About Me

Name: Adam Bernard
Home: Fairfield, Connecticut, United States
About Me: Entertainment journalist with 15+ years of experience. Supporter of indie music. Lover of day baseball, fringe movies, & chicken shawarma. Part time ninja. Nerdy, but awesome.
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Five Albums in Five Minutes - April '11
Thursday, April 14, 2011

Can’t stand wading through a ton of reviews to get to the good stuff? I feel the same way, which is why I’m not going to waste your time with negative reviews here. Negative reviews only give press to bad artists and fuel hate mail, neither of which am I in favor of. Instead, I’m highlighting albums I feel are worth your listening time. This time around I’m reviewing EPs by Love Inks, Jesse Abraham, Hopie Spitshard, Sky Ferreira and Robotanists. Each review shouldn’t take you more than a minute to read, hence, five albums in five minutes.

Love Inks

If a downtempo group got it on with the Yeah Yeah Yeahs the resultant offspring would probably sound a bit like Love Inks. Pulling from both sets of musical sensibilities, Love Inks describes their music as “minimalist pop” on their Facebook page, but in my opinion that’s an incomplete description, as their music, which sounds like it’s one part production, one part instrumentation, is a lot more than that. It’s melodic mood music, at some points (OK, a lot of points) it’s makeout music, and their EP, E.S.P. has a highly enjoyable, chilled out vibe. It’s the soundtrack to a really late night, when the hard music is done and you want something to set the tone for what you’re going to do next. Their cover of “Rock On,” the 1973 David Essex classic that was later superbly redone by Michael Damian in 1988, is an echo filled winner.

Jesse Abraham
The One Day EP

Jesse Abraham is someone I’ve supported for quite a while and his latest effort, The One Day EP, has a whole bunch of examples as to why. Starting off with his latest collaboration with NYC super-producer Spills (a killer combo if I’ve ever heard one), “Spiderman On Vitamins” sets the tone of the album perfectly. It showcases Abraham’s ability to switch up his flow to master just about any beat you put into his headphones, while also showing off his lyrical ability and sense of humor. A few songs later, on “I Wanna Hear Ya’ll” he spits the line “a dead ringer like a phone on vibrate.” This the kind of hip-hop for people who love beats that are bouncier than your typical underground hip-hop fare, and lyrics that are both dope and fun. I am one of those people. If you are, too, you’ll dig this.

Hopie Spitshard
Dulce Vita

Hopie Spitshard is another artist that’s a longtime Adam’s World fave. She’s that rare female emcee that’s really dope and doesn’t rely on gimmicks to make records. No dumb look on her face, pink hair, and Barbie outfits here. No songs about her sexual prowess. Hopie makes hip-hop music that would have been at home in the early to mid 90s, but doesn’t feel dated in the least. It’s really no wonder acts like Tanya Morgan have worked with her in the past. Musically they’re like brother and sister. I’m pretty sure the likes of MC Lyte and Queen Latifah would love her. Lyrically Hopie’s not yelling being about independent woman, but she definitely makes independent woman hip-hop. After listening to Hopie you quickly come to the conclusion that she’s not the type of woman you can put one over on, and you like her all the more for it.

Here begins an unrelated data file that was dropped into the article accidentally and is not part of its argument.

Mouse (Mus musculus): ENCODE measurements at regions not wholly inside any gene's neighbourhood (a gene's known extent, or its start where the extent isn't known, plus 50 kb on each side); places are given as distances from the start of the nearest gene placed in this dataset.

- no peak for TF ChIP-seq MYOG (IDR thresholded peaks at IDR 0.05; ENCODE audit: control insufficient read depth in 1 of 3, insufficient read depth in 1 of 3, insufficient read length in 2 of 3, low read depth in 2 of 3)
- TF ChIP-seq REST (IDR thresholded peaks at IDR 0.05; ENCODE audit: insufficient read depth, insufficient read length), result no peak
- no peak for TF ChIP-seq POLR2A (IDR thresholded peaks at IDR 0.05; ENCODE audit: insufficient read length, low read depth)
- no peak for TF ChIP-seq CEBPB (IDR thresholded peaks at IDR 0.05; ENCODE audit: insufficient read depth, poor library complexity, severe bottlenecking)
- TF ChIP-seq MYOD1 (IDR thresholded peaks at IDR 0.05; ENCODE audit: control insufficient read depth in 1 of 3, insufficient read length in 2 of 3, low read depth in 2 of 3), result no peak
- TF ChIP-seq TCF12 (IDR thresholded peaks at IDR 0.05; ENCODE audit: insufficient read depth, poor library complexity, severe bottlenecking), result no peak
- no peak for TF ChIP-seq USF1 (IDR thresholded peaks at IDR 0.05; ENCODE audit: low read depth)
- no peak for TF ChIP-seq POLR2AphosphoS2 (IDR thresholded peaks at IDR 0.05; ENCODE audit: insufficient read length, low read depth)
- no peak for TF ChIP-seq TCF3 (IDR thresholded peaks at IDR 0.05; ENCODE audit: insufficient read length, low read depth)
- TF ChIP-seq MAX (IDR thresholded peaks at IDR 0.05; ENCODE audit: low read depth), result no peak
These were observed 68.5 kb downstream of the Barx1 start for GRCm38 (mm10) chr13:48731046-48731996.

Sky Ferreira
As If

Sky Ferreira confuses and amuses me, but she also makes me want to dance like an idiot (note to Sky if she’s reading this - I only know how to dance like an idiot). She makes 80s inspired dance pop / club music, yet at 18 she’s not old enough to remember the 80s, or get into a nightclub (at least not legally). Unlike a young Britney Spears, who played the virgin role, Ferreira’s “Sex Rules,” which states “sex rules / use your God given tools,” shows she ain’t goin that route. Ironically, for all the poppy fun of the dance tracks, the lone slow song, “Traces,” may be the highlight of the album. The dark tone of the song is something very different from the other songs and it shows she can actually sing. Sky Ferreira is a welcome addition to the pop scene. Perhaps she can even help push some of the old guard out.

Plans In Progress

The female fronted indie rock band Robotanists aren’t trying to rock anyone out of their pants, but they do something very few indie rocks acts manage to accomplish - they make music that’s really enjoyable to listen to. Remember things like form? Robotanists do. This is not to say they take a cookie cutter approach to their music, but when a band builds on the basics their music almost always comes out much better. There’s a chill vibe to much of Plans In Progress, but don’t let that fool you, lead vocalist Sarah Ellquist DeBlanke can belt it out when she needs to, she just doesn’t need to all that often. She seems to realize great singing doesn’t involve making things loud, but rather melodic. After playing this album I thought “that was really nice music,” and how often do we say that about a band anymore?


posted by Adam Bernard @ 7:27 AM  
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